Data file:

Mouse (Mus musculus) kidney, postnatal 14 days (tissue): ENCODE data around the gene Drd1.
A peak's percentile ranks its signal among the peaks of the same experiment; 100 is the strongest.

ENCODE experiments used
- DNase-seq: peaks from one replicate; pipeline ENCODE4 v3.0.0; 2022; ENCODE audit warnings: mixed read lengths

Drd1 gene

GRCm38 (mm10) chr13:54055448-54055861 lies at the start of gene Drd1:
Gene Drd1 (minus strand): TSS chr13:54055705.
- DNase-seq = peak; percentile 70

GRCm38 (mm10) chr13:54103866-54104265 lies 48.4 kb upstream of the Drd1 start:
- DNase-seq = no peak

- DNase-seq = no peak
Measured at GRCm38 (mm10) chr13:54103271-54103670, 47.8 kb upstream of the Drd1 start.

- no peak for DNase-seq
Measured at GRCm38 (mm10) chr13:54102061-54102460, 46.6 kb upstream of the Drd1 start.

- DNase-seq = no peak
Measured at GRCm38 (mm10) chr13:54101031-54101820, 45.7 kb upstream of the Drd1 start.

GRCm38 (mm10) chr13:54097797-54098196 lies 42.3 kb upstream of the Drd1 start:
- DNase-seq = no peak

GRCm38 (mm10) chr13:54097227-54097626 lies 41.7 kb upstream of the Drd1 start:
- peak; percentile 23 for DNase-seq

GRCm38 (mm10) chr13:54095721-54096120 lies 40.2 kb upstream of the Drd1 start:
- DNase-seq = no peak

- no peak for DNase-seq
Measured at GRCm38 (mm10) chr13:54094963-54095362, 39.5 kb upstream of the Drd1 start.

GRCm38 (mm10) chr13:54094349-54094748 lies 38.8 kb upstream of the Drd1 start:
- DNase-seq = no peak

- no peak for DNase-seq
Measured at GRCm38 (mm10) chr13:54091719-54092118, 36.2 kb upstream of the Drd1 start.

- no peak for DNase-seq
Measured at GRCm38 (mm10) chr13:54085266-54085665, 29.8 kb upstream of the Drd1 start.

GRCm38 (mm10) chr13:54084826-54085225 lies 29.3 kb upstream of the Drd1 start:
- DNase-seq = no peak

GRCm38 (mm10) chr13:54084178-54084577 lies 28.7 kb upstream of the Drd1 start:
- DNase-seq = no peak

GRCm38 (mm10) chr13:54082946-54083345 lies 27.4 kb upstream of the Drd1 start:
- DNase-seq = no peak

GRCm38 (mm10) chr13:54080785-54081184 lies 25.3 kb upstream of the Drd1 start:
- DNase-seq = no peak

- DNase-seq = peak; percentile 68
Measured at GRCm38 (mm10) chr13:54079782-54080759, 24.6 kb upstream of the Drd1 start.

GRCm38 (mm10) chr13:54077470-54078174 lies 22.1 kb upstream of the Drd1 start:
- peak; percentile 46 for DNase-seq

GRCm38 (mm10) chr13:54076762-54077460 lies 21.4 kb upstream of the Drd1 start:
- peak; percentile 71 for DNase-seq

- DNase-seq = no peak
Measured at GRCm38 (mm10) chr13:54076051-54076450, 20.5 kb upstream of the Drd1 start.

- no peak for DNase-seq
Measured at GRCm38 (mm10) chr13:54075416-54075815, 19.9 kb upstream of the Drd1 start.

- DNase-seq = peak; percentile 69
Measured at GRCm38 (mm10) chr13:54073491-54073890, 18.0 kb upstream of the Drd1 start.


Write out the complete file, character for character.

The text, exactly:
Mouse (Mus musculus) kidney, postnatal 14 days (tissue): ENCODE data around the gene Drd1.
A peak's percentile ranks its signal among the peaks of the same experiment; 100 is the strongest.

ENCODE experiments used
- DNase-seq: peaks from one replicate; pipeline ENCODE4 v3.0.0; 2022; ENCODE audit warnings: mixed read lengths

Drd1 gene

GRCm38 (mm10) chr13:54055448-54055861 lies at the start of gene Drd1:
Gene Drd1 (minus strand): TSS chr13:54055705.
- DNase-seq = peak; percentile 70

GRCm38 (mm10) chr13:54103866-54104265 lies 48.4 kb upstream of the Drd1 start:
- DNase-seq = no peak

- DNase-seq = no peak
Measured at GRCm38 (mm10) chr13:54103271-54103670, 47.8 kb upstream of the Drd1 start.

- no peak for DNase-seq
Measured at GRCm38 (mm10) chr13:54102061-54102460, 46.6 kb upstream of the Drd1 start.

- DNase-seq = no peak
Measured at GRCm38 (mm10) chr13:54101031-54101820, 45.7 kb upstream of the Drd1 start.

GRCm38 (mm10) chr13:54097797-54098196 lies 42.3 kb upstream of the Drd1 start:
- DNase-seq = no peak

GRCm38 (mm10) chr13:54097227-54097626 lies 41.7 kb upstream of the Drd1 start:
- peak; percentile 23 for DNase-seq

GRCm38 (mm10) chr13:54095721-54096120 lies 40.2 kb upstream of the Drd1 start:
- DNase-seq = no peak

- no peak for DNase-seq
Measured at GRCm38 (mm10) chr13:54094963-54095362, 39.5 kb upstream of the Drd1 start.

GRCm38 (mm10) chr13:54094349-54094748 lies 38.8 kb upstream of the Drd1 start:
- DNase-seq = no peak

- no peak for DNase-seq
Measured at GRCm38 (mm10) chr13:54091719-54092118, 36.2 kb upstream of the Drd1 start.

- no peak for DNase-seq
Measured at GRCm38 (mm10) chr13:54085266-54085665, 29.8 kb upstream of the Drd1 start.

GRCm38 (mm10) chr13:54084826-54085225 lies 29.3 kb upstream of the Drd1 start:
- DNase-seq = no peak

GRCm38 (mm10) chr13:54084178-54084577 lies 28.7 kb upstream of the Drd1 start:
- DNase-seq = no peak

GRCm38 (mm10) chr13:54082946-54083345 lies 27.4 kb upstream of the Drd1 start:
- DNase-seq = no peak

GRCm38 (mm10) chr13:54080785-54081184 lies 25.3 kb upstream of the Drd1 start:
- DNase-seq = no peak

- DNase-seq = peak; percentile 68
Measured at GRCm38 (mm10) chr13:54079782-54080759, 24.6 kb upstream of the Drd1 start.

GRCm38 (mm10) chr13:54077470-54078174 lies 22.1 kb upstream of the Drd1 start:
- peak; percentile 46 for DNase-seq

GRCm38 (mm10) chr13:54076762-54077460 lies 21.4 kb upstream of the Drd1 start:
- peak; percentile 71 for DNase-seq

- DNase-seq = no peak
Measured at GRCm38 (mm10) chr13:54076051-54076450, 20.5 kb upstream of the Drd1 start.

- no peak for DNase-seq
Measured at GRCm38 (mm10) chr13:54075416-54075815, 19.9 kb upstream of the Drd1 start.

- DNase-seq = peak; percentile 69
Measured at GRCm38 (mm10) chr13:54073491-54073890, 18.0 kb upstream of the Drd1 start.